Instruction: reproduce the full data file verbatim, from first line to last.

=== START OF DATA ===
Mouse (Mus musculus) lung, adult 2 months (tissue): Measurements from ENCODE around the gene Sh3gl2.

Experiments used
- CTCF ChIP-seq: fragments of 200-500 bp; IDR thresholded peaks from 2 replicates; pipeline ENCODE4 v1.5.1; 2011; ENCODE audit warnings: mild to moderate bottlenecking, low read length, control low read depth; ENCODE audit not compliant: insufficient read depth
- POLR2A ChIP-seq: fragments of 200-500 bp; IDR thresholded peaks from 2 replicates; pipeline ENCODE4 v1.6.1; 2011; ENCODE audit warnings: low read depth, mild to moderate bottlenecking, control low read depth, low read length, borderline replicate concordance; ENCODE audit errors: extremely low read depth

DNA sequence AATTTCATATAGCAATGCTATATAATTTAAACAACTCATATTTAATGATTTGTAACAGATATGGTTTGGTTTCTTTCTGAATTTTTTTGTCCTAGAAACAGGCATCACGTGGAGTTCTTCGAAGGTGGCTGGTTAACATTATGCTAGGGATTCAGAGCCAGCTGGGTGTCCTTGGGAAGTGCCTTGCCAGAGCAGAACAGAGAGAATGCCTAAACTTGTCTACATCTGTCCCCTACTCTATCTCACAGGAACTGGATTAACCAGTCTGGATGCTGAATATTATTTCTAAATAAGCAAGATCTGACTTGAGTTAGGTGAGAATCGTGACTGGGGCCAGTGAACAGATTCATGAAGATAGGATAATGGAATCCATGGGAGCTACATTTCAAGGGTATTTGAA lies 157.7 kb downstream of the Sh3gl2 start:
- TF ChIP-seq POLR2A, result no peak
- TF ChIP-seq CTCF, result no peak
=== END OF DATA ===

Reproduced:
Mouse (Mus musculus) lung, adult 2 months (tissue): Measurements from ENCODE around the gene Sh3gl2.

Experiments used
- CTCF ChIP-seq: fragments of 200-500 bp; IDR thresholded peaks from 2 replicates; pipeline ENCODE4 v1.5.1; 2011; ENCODE audit warnings: mild to moderate bottlenecking, low read length, control low read depth; ENCODE audit not compliant: insufficient read depth
- POLR2A ChIP-seq: fragments of 200-500 bp; IDR thresholded peaks from 2 replicates; pipeline ENCODE4 v1.6.1; 2011; ENCODE audit warnings: low read depth, mild to moderate bottlenecking, control low read depth, low read length, borderline replicate concordance; ENCODE audit errors: extremely low read depth

DNA sequence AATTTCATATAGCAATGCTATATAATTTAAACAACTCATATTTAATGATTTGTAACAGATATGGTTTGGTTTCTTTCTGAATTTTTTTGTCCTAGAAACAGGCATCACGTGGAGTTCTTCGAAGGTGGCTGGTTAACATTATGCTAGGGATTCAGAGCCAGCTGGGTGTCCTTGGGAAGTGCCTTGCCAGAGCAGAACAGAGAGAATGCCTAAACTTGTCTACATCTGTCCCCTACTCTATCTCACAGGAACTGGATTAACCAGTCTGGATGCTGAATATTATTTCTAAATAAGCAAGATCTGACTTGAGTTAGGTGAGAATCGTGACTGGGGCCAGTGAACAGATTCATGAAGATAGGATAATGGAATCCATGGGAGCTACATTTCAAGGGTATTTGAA lies 157.7 kb downstream of the Sh3gl2 start:
- TF ChIP-seq POLR2A, result no peak
- TF ChIP-seq CTCF, result no peak